Chemical trade group sues EPA over ‘forever chemical’ advisory

A trade group representing American chemical manufacturers has filed a lawsuit against the Environmental Protection Agency (EPA) over new nonbinding advisories for so-called toxic “forever chemicals.” 

In the complaint, announced Saturday, the American Chemistry Council (ACC) said new EPA advisories governing two forms of per- and polyfluoroalkyl substances (PFAS) contravene the agency’s own scientific integrity practices. 

“ACC supports the development of drinking water standards for PFAS based on the best available science. However, EPA’s revised Lifetime Health Advisories (LHAs) for PFOA and PFOS reflect a failure of the Agency to follow its accepted practice for ensuring the scientific integrity of its process,” the trade group said in a statement.

“While they are ‘non-regulatory levels,’ LHAs will have sweeping implications for policies at the state and federal levels. Getting the science right is of critical importance and we have an obligation to challenge these advisories based on the underlying science and the flawed process,” the statement continued.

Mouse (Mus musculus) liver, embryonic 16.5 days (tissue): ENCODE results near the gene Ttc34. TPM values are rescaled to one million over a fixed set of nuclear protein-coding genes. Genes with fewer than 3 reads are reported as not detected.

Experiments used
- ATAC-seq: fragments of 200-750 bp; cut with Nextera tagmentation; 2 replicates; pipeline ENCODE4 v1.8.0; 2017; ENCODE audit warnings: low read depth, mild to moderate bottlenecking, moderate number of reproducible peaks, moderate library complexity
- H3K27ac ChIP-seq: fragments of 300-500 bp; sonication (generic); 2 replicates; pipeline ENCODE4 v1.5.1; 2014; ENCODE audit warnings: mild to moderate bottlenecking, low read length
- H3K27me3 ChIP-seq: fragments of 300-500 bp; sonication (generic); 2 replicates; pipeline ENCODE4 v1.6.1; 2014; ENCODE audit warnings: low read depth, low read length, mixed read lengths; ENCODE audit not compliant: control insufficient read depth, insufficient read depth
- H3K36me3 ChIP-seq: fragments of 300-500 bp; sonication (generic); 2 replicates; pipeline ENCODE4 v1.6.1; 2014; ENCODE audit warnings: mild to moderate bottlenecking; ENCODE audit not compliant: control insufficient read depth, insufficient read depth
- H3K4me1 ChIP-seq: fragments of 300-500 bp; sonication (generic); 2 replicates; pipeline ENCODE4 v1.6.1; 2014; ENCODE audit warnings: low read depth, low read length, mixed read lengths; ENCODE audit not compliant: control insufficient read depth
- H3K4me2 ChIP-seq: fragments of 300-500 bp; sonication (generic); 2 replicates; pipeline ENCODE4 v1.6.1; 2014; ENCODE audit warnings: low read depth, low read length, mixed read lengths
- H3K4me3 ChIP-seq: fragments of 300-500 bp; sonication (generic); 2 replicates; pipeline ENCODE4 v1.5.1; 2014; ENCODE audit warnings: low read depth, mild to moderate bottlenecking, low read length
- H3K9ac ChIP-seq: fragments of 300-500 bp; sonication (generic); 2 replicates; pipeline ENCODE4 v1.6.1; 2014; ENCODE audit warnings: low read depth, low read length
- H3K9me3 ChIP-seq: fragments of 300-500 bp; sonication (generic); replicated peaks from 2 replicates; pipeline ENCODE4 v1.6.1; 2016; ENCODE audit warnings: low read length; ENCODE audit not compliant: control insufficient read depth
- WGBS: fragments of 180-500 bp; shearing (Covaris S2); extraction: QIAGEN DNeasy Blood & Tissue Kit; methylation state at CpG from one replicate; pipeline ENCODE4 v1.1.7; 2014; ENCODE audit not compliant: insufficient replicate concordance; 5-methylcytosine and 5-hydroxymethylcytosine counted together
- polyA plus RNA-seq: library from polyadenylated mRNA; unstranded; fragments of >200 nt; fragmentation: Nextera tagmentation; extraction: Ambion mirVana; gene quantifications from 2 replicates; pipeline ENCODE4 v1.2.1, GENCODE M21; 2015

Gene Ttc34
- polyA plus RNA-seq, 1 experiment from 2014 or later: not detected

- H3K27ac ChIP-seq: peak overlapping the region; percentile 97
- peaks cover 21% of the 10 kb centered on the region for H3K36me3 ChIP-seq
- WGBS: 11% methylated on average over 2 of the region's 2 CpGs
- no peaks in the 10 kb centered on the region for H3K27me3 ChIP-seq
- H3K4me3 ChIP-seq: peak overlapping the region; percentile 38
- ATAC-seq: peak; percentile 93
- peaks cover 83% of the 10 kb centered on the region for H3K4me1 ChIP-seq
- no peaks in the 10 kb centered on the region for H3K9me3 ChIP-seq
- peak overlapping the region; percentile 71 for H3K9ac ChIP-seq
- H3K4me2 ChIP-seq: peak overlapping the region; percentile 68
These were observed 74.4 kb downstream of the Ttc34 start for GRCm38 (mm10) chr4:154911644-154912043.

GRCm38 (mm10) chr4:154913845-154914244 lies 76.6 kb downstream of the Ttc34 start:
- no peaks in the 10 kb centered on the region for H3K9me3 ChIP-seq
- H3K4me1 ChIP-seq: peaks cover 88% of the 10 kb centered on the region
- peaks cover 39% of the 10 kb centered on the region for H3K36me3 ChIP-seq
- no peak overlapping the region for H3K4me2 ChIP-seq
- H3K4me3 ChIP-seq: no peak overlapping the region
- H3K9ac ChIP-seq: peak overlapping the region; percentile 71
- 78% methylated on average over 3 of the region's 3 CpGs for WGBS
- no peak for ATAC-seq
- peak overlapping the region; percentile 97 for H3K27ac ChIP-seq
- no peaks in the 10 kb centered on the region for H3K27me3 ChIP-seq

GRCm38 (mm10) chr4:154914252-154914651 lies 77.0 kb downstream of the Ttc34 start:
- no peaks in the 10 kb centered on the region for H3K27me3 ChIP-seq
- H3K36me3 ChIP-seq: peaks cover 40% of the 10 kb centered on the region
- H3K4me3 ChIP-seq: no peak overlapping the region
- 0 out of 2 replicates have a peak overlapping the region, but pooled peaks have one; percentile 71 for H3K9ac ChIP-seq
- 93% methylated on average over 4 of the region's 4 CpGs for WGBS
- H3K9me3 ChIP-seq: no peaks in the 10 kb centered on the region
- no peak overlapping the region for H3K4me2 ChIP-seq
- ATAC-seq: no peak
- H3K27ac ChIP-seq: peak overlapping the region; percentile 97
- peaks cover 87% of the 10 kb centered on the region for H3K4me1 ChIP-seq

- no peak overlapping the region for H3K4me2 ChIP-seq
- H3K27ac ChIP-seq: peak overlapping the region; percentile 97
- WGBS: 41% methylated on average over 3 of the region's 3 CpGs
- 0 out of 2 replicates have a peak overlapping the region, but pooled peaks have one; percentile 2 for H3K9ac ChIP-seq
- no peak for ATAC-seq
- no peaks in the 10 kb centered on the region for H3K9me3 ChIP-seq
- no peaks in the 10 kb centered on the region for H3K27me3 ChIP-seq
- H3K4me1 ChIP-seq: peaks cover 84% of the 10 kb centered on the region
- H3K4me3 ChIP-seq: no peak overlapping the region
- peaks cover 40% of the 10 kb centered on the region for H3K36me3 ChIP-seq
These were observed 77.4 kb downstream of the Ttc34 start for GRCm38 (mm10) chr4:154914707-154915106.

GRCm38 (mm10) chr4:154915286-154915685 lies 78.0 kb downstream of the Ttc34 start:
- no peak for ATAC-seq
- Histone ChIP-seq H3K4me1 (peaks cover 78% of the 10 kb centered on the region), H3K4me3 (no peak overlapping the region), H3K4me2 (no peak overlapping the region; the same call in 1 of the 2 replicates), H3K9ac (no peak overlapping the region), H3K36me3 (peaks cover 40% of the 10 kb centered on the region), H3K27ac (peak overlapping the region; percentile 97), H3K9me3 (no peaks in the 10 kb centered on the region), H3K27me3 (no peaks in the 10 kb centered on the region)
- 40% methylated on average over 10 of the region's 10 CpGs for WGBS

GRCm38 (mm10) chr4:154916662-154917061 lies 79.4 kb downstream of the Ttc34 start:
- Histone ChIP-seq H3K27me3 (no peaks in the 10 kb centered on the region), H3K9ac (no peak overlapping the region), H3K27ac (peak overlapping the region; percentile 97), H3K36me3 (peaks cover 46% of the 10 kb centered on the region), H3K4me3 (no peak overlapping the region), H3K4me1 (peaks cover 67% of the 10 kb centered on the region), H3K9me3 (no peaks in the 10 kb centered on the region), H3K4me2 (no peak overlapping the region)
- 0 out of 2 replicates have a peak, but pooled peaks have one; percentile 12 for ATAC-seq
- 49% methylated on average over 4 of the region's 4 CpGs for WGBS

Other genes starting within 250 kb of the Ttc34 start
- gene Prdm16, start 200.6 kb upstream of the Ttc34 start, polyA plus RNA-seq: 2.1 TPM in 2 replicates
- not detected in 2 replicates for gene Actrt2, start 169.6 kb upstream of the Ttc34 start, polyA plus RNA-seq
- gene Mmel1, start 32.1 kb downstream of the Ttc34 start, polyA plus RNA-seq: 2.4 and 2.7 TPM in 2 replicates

The two types of chemicals were the subject of a November draft announcement from the EPA indicating that both were hazardous at far lower levels than previously thought, and PFOA in particular is “likely” a carcinogen in humans. Both substances are found in drinking water, while PFOS has been detected in water- and stain-resistant products and PFOA has been found in cosmetics and non-stick crockery.   

The Biden administration has not announced any legally binding action on the chemicals, but the EPA under Administrator Michael Regan has identified PFAS regulation as a priority, and the EPA has announced a goal of 2023 for broader regulations on the two substances.

Regan has repeatedly emphasized environmental justice as a priority for the agency, and numerous cities in Regan’s native North Carolina, including Raleigh, Durham and Chapel Hill, have been confirmed by private testing to have levels of PFOA and PFOS above recommendations. 

An EPA spokesperson declined to comment to The Hill on pending litigation.